McConnell Pushes Biden to Boost Defense Spending. The Reason? China.

By U.S. Air Force photo/Staff Sgt. Samuel Rogers - [1], [2], Public Domain,

McConnell Pushes Biden to Boost Defense Spending. The Reason? China.

If China really is such a large threat, it would not make sense to cut military spending.

Senate GOP Leader Mitch McConnell on Wednesday appeared to test President Joe Biden’s seriousness about confronting China’s rise in the Pacific region by pushing him to further boost defense spending.

As the new administration’s secretaries of state and defense traveled to Asia to criticize China’s aggressive actions in the region, many House Democrats have urged the president to make significant cuts to the $700 billion-plus Pentagon budget.

“If the administration is up to the task, they’ll find strong partners in this Republican conference,” McConnell said on the Senate floor. “Here’s one big test: Are they willing to keep investing in our own defense?”

He later added: “If any issue is ripe for a regular-order bipartisan process, it is this one. Defense spending is the crucial first step.”

McConnell expressed his disappointment regarding reports that the Pentagon is in the process of putting together a budget proposal for fiscal 2022 in the range of $704 billion to $708 billion, which could be finalized in a proposal in early May.

It is believed that Democrats will need Republican votes to pass a defense budget this year.

“If the administration is serious about competing with China, deterring Russia and preserving American leadership, the most important test will be in the president’s budget submission,” McConnell said.

“Unfortunately, reports suggest the Biden administration may plan to freeze defense spending. Of course, that means a reduction, after inflation. Dozens of Democrats are pressuring the administration for even steeper cuts.”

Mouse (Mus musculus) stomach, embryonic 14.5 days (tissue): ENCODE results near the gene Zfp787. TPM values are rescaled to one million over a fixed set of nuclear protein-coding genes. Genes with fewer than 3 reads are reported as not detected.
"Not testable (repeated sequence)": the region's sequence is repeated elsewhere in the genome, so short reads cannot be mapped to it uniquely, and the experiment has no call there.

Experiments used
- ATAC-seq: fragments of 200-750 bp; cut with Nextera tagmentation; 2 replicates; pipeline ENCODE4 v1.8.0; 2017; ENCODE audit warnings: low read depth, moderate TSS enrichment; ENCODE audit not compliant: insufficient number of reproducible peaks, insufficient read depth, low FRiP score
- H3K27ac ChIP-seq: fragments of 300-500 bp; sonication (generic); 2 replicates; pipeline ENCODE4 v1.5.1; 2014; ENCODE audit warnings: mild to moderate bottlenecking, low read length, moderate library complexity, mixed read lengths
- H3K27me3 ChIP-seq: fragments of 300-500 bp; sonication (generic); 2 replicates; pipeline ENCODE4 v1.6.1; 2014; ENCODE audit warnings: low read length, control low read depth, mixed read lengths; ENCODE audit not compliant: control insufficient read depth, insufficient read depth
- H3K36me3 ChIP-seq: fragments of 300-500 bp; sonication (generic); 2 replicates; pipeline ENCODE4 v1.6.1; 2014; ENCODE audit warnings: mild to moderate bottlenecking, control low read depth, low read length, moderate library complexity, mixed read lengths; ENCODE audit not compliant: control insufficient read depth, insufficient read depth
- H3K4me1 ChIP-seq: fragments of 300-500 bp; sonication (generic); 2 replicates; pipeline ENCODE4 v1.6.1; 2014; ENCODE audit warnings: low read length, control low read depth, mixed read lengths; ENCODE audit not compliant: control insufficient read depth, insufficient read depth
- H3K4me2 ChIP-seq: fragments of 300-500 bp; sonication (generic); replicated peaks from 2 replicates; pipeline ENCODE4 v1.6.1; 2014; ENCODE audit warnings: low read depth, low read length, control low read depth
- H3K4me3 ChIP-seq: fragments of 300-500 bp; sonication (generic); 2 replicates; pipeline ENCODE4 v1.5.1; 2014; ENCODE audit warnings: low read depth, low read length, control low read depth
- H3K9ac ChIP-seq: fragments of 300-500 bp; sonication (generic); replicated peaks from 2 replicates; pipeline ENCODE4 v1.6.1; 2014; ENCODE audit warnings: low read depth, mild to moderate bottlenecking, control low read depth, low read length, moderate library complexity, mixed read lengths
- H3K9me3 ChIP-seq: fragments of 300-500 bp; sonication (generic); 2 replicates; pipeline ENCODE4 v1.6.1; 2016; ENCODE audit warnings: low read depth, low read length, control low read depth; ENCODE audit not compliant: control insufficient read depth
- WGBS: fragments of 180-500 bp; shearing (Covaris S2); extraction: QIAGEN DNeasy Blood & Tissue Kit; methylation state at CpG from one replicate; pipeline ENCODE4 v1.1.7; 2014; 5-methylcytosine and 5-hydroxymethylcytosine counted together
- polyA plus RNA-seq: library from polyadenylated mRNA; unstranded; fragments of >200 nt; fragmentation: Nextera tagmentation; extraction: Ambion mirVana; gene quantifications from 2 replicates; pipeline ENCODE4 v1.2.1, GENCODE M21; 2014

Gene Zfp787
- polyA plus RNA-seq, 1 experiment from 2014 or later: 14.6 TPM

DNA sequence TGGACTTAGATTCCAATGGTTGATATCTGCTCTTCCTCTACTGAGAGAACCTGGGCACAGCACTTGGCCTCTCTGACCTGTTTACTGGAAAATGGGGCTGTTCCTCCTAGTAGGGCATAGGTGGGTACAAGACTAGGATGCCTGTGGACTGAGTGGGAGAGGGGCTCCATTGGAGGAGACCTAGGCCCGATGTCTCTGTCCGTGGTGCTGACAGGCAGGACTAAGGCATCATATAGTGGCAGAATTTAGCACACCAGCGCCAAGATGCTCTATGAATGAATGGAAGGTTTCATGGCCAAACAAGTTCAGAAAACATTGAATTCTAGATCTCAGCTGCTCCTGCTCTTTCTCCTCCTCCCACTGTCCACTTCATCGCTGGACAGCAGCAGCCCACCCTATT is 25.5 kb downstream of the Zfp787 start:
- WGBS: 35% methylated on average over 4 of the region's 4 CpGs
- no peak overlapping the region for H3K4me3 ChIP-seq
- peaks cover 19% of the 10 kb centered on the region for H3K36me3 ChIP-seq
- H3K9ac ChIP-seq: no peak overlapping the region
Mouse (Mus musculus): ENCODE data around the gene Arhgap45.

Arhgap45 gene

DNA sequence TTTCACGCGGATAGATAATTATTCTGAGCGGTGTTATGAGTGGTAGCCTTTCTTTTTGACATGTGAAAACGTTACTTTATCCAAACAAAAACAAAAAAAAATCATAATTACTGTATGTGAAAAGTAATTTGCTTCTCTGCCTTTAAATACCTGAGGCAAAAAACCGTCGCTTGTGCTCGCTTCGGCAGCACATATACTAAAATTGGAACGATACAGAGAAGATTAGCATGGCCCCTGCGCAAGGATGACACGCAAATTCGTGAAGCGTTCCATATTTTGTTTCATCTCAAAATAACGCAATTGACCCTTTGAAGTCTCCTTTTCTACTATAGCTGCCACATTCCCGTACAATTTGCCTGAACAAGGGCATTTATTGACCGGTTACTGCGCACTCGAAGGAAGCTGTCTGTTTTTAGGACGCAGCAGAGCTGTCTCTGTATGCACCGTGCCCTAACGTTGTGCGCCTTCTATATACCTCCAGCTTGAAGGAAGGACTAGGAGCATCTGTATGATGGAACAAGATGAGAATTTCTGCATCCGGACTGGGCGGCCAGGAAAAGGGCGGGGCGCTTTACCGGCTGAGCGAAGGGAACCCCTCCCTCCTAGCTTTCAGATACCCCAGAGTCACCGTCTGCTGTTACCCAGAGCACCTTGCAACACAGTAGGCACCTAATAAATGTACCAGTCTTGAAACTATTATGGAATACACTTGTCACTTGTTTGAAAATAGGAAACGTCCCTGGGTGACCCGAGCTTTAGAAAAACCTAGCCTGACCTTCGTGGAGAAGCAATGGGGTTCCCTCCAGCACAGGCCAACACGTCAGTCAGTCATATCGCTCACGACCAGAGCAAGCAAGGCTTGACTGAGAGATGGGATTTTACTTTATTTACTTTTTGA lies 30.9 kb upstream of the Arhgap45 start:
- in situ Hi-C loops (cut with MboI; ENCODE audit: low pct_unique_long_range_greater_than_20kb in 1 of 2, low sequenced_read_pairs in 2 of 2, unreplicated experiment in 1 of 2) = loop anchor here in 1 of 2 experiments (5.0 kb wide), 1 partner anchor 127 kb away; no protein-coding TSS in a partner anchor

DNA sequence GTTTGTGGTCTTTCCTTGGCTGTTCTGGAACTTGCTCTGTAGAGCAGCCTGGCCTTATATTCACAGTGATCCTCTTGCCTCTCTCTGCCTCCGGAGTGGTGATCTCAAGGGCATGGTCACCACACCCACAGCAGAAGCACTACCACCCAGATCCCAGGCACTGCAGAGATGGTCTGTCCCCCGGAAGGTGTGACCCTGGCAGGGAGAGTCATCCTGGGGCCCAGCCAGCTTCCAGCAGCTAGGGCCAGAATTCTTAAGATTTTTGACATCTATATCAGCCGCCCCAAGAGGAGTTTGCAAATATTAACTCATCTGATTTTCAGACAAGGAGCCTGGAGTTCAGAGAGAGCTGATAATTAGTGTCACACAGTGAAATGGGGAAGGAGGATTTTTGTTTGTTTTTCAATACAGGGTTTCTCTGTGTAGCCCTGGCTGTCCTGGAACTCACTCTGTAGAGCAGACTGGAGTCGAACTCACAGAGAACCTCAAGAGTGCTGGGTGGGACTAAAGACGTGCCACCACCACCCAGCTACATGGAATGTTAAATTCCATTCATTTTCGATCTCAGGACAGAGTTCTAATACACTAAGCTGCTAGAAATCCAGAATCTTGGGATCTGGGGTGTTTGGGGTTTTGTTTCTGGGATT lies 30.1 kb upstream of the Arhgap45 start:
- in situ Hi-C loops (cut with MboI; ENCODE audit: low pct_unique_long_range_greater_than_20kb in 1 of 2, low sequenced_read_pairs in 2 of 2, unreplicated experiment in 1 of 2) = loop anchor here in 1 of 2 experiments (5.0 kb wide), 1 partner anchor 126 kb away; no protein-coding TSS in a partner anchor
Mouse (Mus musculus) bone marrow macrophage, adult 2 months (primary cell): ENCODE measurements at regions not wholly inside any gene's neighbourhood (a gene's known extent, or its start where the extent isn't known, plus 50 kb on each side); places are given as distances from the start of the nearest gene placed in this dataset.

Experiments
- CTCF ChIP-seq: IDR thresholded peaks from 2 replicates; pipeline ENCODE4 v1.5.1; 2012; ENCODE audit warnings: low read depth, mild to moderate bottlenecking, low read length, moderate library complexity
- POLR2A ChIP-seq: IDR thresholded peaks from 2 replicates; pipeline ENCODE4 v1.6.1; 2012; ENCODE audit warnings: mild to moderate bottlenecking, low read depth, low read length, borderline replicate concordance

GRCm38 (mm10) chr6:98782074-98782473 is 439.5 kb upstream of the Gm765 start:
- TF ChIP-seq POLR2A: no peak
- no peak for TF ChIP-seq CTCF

Many Democrats, meanwhile, want to redirect any additional defense funding toward tackling the ongoing coronavirus pandemic.

“In the last three years alone—during a time of relative peace—we have increased annual defense spending by more than $100 billion, almost 20 percent,” Democrats wrote in a letter to Biden.

“This has occurred during a period without any military action authorized by this Congress. Right now, the coronavirus is our greatest adversary.”

Recent reports have indicated that the Pentagon is open to the possibility of reducing the aircraft carrier force in order to stay within the defense budget.

According to the U.S. Naval Institute (USNI), one money-saving move could include revisiting a 2019 Trump administration proposal to take the aircraft carrier USS Harry S. Truman out of inventory rather than conduct a mid-life refit and refueling. Another source has stated that the entire shipbuilding budget was under scrutiny.

Adm. Phil Davidson, the commander of the U.S. Indo-Pacific Command, recently told lawmakers that “there is no capability that we have that can substitute for an aircraft carrier in my view.”

The four-star admiral continued: “You can see by the strain of the deployments over the course of the last year that they are in high demand by all the combatant commanders, and sustaining that capability going forward in my view is critically important. I’m in support of the law which calls for the number of carriers in the United States.”

Rep. Elaine Luria, a former Navy nuclear-qualified surface warfare officer, shared similar sentiments.

“As we look to expand the U.S. Navy’s presence in response to malign Chinese activity and illegal maritime claims, the last thing we should consider is cuts to our carrier fleet,” she said in a statement.

Ethen Kim Lieser is a Minneapolis-based Science and Tech Editor who has held posts at Google, The Korea Herald, Lincoln Journal Star, AsianWeek, and Arirang TV. Follow or contact him on LinkedIn.

Image: Reuters.